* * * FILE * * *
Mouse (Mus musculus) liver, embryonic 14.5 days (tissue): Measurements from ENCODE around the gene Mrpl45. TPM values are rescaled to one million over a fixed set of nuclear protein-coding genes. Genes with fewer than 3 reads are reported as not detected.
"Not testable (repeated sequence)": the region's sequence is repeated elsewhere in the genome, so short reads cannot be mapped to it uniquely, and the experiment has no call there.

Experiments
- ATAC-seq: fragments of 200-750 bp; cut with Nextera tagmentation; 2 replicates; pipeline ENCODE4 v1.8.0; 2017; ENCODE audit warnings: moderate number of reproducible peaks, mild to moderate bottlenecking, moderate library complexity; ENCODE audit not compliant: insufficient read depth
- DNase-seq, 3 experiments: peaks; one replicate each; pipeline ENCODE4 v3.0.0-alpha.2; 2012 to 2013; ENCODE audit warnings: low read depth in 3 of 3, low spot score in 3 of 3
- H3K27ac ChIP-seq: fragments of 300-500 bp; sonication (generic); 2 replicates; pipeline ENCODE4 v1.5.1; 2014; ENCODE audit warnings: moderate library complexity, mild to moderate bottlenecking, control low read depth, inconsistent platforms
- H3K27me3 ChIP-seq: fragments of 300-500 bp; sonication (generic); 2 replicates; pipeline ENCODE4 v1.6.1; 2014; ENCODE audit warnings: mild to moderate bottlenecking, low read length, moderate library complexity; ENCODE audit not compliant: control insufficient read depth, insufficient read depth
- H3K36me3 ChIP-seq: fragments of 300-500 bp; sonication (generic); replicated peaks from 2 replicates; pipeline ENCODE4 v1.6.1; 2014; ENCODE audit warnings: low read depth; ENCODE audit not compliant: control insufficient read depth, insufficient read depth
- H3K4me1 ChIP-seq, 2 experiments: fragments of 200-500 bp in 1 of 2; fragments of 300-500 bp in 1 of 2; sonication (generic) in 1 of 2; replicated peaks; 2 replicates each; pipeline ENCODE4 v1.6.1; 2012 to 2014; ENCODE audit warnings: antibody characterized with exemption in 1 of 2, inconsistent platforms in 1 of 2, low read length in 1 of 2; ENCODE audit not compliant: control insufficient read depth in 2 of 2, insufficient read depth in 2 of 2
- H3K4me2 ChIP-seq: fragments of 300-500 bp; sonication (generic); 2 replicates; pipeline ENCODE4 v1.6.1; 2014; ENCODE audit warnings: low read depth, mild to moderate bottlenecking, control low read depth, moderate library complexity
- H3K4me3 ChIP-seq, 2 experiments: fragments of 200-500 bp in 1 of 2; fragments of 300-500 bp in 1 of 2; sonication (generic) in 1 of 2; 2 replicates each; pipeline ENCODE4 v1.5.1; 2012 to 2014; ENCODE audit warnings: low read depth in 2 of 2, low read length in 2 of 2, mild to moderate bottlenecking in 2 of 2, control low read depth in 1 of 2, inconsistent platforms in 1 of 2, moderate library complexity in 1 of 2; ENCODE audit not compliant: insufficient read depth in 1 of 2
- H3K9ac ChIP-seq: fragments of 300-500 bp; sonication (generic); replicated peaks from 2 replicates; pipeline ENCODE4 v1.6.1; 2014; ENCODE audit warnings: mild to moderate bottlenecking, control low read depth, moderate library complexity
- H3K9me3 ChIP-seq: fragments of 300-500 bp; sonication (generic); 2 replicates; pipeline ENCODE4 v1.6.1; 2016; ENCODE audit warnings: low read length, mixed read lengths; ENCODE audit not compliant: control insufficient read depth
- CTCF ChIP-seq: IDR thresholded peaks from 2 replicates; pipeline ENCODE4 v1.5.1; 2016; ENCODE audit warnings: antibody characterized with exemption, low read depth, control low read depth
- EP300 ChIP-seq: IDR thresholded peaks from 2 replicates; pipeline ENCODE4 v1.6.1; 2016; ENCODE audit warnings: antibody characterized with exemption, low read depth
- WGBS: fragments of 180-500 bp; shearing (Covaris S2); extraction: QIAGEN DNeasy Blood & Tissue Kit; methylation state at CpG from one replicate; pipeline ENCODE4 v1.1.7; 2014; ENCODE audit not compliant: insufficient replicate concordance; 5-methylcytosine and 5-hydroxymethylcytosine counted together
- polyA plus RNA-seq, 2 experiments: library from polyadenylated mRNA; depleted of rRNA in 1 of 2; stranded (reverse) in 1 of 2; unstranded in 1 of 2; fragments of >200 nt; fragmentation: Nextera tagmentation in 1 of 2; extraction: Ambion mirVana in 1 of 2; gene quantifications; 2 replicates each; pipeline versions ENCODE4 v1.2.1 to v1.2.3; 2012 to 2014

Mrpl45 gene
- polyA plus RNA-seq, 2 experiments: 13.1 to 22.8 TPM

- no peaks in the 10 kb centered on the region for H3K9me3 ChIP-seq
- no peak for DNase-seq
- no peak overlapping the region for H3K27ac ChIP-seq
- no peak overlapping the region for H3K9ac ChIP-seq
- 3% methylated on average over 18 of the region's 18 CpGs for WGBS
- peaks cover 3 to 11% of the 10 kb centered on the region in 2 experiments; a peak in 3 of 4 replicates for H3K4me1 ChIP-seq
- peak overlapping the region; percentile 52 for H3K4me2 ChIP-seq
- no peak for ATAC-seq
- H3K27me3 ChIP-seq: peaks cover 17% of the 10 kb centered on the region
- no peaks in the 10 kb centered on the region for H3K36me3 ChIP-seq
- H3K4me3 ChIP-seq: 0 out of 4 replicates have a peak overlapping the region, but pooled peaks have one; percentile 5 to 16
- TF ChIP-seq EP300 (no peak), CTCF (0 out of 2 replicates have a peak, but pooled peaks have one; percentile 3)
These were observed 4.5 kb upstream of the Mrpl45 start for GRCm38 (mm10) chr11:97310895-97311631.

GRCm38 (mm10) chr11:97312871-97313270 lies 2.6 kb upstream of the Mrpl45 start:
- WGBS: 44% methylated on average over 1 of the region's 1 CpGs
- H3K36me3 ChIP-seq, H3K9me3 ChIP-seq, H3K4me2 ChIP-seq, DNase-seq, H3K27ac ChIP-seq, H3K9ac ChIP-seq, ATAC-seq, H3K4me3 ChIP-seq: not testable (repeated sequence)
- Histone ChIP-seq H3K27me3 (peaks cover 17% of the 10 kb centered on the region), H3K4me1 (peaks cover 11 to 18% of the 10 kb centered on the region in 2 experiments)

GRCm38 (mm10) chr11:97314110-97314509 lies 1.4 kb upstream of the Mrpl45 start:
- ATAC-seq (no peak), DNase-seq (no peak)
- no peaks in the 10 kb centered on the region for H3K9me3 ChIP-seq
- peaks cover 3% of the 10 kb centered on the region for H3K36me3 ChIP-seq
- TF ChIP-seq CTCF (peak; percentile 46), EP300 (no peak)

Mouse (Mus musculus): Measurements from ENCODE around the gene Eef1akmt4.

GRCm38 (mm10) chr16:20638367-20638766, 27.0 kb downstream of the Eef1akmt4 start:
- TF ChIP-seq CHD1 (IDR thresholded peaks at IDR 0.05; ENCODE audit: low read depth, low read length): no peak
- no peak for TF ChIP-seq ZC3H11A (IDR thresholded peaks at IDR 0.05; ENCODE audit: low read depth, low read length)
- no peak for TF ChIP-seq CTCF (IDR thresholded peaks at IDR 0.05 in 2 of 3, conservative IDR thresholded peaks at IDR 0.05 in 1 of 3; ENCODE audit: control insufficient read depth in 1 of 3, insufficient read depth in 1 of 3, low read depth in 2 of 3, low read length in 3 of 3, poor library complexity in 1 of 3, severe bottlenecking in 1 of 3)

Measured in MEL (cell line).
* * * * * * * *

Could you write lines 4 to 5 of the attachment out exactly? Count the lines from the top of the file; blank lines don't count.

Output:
- ATAC-seq: fragments of 200-750 bp; cut with Nextera tagmentation; 2 replicates; pipeline ENCODE4 v1.8.0; 2017; ENCODE audit warnings: moderate number of reproducible peaks, mild to moderate bottlenecking, moderate library complexity; ENCODE audit not compliant: insufficient read depth
- DNase-seq, 3 experiments: peaks; one replicate each; pipeline ENCODE4 v3.0.0-alpha.2; 2012 to 2013; ENCODE audit warnings: low read depth in 3 of 3, low spot score in 3 of 3